Given the hurdles one faced in trying to stay healthy in later medieval England, it should come as no surprise that the medieval English placed a premium on competent medicine.
The history of foxglove poisoning, was Edward IV a victim? Peter Stride (University of Queensland School of Medicine, Australia) Fiona Winston-Brown (Librarian, Redcliffe Hospital, Australia) Richard III Society: Inc. Vol. 43 No. 1 March (2012) Abstract Edward IV, having been obese, but otherwise apparently in good health, died after an acute illness of only a […]
The chance of dying in pregnancy or childbirth was very real for medieval women, and still is in many Third World countries. In Medieval Catholic Western Europe, including Scandinavia, these risks, and the absence of medically schooled persons who could give efficient help, led many women to turn to the saints for intercession.
During the Middle Ages and early Renaissance, the word beguine was used by women to identify themselves as members of a wide-spread and influential women’s movement. The same term was used by their detractors and overt opponents, with the highly charged negative meaning of “heretic.” The etymology of the term “beguine” and ultimate origins of the movement have never been satisfactorily explained.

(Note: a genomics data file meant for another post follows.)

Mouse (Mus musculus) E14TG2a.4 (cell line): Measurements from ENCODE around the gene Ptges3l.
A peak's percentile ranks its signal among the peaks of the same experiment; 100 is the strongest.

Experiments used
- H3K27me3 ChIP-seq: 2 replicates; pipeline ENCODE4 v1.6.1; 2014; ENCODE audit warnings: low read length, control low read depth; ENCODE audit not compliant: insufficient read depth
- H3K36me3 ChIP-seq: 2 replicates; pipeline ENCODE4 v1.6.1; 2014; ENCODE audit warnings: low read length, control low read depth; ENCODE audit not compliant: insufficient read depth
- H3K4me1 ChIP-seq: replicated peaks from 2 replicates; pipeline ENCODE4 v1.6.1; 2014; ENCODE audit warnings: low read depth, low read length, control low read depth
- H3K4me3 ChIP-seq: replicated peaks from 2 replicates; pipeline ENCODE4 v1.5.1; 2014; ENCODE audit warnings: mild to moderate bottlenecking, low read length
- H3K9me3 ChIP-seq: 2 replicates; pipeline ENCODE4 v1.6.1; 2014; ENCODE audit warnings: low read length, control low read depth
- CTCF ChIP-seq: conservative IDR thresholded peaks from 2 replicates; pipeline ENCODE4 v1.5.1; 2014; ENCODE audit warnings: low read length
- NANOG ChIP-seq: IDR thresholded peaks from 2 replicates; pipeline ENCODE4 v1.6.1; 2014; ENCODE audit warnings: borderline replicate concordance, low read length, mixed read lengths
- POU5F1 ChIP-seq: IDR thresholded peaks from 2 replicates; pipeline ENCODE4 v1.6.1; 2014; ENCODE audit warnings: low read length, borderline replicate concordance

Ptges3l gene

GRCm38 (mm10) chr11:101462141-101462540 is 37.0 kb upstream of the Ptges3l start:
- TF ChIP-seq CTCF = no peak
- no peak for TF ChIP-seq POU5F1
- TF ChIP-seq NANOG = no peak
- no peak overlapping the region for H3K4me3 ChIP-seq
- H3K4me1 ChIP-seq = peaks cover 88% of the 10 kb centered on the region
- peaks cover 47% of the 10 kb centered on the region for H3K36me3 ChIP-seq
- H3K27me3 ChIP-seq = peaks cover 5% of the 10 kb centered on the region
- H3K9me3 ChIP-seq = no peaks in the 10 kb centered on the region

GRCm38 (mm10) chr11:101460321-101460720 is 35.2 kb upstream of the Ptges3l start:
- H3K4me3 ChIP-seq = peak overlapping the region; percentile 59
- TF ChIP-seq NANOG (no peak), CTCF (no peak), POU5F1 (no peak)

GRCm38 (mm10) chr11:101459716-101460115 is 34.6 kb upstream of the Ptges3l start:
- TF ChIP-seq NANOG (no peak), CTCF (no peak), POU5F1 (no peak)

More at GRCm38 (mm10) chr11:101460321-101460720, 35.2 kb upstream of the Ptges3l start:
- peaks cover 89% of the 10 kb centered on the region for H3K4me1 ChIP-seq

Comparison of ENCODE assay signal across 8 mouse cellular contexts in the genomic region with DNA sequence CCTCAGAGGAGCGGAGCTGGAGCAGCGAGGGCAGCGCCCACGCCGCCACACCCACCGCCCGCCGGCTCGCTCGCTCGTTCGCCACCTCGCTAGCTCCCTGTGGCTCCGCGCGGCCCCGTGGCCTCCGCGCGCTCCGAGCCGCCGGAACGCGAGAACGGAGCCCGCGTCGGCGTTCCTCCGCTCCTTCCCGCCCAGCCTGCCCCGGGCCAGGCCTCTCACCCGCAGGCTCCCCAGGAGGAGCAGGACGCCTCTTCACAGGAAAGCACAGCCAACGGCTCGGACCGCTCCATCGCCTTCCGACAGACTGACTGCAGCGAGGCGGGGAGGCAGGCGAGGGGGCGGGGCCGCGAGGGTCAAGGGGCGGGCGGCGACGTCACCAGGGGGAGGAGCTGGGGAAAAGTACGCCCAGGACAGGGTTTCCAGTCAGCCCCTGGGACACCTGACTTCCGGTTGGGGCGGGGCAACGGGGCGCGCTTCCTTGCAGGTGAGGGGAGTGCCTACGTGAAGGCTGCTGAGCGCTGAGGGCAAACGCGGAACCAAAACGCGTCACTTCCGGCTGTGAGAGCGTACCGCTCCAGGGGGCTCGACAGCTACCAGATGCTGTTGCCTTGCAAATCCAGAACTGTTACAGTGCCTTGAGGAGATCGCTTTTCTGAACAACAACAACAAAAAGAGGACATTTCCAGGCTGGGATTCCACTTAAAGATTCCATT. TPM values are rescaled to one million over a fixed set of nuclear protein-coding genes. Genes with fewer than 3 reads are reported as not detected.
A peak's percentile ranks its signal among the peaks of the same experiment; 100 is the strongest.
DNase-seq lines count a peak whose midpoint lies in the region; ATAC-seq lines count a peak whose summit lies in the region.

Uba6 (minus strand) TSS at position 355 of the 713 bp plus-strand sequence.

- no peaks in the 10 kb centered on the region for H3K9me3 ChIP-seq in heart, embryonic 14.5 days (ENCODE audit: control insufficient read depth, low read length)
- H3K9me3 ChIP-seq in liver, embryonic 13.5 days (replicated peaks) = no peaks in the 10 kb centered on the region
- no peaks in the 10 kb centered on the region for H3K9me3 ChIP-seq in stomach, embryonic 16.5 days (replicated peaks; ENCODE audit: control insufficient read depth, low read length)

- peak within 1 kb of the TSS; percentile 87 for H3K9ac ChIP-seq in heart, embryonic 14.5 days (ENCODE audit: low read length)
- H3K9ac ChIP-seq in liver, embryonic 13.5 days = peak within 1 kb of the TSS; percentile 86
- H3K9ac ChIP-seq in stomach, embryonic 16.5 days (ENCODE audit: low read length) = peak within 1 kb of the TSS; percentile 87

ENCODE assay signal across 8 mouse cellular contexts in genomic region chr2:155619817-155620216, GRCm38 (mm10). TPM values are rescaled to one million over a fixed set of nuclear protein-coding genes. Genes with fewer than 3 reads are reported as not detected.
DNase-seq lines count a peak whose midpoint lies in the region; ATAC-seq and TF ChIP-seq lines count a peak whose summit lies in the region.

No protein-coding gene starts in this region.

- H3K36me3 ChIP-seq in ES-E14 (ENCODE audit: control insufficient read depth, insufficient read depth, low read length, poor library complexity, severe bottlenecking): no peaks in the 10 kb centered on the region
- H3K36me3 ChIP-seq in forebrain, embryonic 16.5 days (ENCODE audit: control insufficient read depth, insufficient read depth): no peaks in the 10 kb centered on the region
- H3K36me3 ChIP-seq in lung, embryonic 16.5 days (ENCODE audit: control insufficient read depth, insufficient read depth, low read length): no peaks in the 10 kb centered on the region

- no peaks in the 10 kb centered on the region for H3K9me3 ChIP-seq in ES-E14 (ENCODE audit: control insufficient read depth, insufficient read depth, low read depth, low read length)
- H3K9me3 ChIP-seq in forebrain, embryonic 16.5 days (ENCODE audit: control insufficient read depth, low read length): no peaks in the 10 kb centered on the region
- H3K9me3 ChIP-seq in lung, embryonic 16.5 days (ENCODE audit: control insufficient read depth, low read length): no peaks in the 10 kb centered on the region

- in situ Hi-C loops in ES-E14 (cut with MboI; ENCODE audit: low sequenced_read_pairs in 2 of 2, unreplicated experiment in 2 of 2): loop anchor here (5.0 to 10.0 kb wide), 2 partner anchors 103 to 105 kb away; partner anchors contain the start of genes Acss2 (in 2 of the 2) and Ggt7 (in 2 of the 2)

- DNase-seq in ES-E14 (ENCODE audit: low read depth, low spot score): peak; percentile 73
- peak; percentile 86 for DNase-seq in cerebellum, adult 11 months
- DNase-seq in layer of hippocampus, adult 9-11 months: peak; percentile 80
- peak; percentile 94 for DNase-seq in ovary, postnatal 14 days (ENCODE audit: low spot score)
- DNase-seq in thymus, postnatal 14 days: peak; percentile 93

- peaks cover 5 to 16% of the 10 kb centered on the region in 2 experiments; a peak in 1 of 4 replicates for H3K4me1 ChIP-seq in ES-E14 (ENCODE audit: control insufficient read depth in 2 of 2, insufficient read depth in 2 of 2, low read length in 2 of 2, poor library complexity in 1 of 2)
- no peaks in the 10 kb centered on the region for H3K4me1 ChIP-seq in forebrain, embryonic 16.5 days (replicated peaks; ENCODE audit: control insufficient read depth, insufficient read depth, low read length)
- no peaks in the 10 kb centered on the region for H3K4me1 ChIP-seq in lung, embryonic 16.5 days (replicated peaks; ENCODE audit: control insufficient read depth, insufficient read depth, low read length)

Up towards the ceiling vault of the Nidaros Cathedral, a number of artworks are hidden from public view. Many of the stone sculptures portray mythological animals and other scary creatures. In such company, one would imagine that human faces were also intended to evoke fear and anguish. Do they depict people with diseases?
A metaphor is effective when it establishes a credible connection with the person for whom it was created. Such connection was often notably absent in the Middle Ages, when the role of the individual patients was often minimized, despite their obvious importance in the development of a diagnostic medical theory